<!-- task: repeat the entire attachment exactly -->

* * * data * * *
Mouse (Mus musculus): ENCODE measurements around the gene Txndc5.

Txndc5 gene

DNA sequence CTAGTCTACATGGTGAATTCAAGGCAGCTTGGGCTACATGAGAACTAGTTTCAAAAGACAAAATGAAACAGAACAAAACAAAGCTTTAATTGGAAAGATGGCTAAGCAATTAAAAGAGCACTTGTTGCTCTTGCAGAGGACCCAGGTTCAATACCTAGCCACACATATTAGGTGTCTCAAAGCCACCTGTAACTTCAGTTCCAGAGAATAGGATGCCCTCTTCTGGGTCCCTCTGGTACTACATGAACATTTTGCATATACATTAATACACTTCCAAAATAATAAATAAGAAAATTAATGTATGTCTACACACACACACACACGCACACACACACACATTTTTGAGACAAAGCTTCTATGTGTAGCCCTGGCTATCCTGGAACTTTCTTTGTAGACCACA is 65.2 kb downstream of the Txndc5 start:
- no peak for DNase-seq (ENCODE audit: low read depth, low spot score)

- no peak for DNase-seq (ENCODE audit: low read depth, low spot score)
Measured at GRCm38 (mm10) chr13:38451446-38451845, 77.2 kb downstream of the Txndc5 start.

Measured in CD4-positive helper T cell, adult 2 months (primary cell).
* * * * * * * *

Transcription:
Mouse (Mus musculus): ENCODE measurements around the gene Txndc5.

Txndc5 gene

DNA sequence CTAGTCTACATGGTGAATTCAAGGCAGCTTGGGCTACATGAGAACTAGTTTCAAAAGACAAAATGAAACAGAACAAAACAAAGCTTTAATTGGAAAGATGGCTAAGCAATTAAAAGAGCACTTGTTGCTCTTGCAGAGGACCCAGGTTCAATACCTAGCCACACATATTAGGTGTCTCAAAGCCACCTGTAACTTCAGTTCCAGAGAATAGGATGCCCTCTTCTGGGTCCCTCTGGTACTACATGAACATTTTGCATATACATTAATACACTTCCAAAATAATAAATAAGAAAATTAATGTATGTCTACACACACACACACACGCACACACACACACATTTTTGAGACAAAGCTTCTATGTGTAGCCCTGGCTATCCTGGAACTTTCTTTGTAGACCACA is 65.2 kb downstream of the Txndc5 start:
- no peak for DNase-seq (ENCODE audit: low read depth, low spot score)

- no peak for DNase-seq (ENCODE audit: low read depth, low spot score)
Measured at GRCm38 (mm10) chr13:38451446-38451845, 77.2 kb downstream of the Txndc5 start.

Measured in CD4-positive helper T cell, adult 2 months (primary cell).